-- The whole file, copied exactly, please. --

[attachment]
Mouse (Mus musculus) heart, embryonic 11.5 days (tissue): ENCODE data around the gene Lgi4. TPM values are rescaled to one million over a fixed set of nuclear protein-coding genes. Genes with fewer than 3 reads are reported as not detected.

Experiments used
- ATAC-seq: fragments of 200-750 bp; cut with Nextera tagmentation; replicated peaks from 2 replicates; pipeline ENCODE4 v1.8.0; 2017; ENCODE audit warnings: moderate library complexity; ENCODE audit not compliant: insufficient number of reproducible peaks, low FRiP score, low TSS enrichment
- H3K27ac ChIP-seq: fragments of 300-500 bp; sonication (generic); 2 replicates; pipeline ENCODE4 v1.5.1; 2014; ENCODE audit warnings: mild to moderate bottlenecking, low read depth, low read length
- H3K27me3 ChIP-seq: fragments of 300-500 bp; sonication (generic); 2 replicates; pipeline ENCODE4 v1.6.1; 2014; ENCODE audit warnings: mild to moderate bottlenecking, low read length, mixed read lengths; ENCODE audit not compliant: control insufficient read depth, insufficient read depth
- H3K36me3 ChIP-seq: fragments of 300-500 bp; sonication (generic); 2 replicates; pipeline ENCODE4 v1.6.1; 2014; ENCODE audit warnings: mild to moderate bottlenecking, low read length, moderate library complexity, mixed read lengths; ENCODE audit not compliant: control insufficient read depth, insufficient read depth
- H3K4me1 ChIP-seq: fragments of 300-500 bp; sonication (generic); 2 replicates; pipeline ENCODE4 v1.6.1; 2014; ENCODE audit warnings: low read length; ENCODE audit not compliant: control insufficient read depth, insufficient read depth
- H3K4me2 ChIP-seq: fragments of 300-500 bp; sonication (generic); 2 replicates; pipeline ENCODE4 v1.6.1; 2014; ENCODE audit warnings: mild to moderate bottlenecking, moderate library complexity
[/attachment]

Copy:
Mouse (Mus musculus) heart, embryonic 11.5 days (tissue): ENCODE data around the gene Lgi4. TPM values are rescaled to one million over a fixed set of nuclear protein-coding genes. Genes with fewer than 3 reads are reported as not detected.

Experiments used
- ATAC-seq: fragments of 200-750 bp; cut with Nextera tagmentation; replicated peaks from 2 replicates; pipeline ENCODE4 v1.8.0; 2017; ENCODE audit warnings: moderate library complexity; ENCODE audit not compliant: insufficient number of reproducible peaks, low FRiP score, low TSS enrichment
- H3K27ac ChIP-seq: fragments of 300-500 bp; sonication (generic); 2 replicates; pipeline ENCODE4 v1.5.1; 2014; ENCODE audit warnings: mild to moderate bottlenecking, low read depth, low read length
- H3K27me3 ChIP-seq: fragments of 300-500 bp; sonication (generic); 2 replicates; pipeline ENCODE4 v1.6.1; 2014; ENCODE audit warnings: mild to moderate bottlenecking, low read length, mixed read lengths; ENCODE audit not compliant: control insufficient read depth, insufficient read depth
- H3K36me3 ChIP-seq: fragments of 300-500 bp; sonication (generic); 2 replicates; pipeline ENCODE4 v1.6.1; 2014; ENCODE audit warnings: mild to moderate bottlenecking, low read length, moderate library complexity, mixed read lengths; ENCODE audit not compliant: control insufficient read depth, insufficient read depth
- H3K4me1 ChIP-seq: fragments of 300-500 bp; sonication (generic); 2 replicates; pipeline ENCODE4 v1.6.1; 2014; ENCODE audit warnings: low read length; ENCODE audit not compliant: control insufficient read depth, insufficient read depth
- H3K4me2 ChIP-seq: fragments of 300-500 bp; sonication (generic); 2 replicates; pipeline ENCODE4 v1.6.1; 2014; ENCODE audit warnings: mild to moderate bottlenecking, moderate library complexity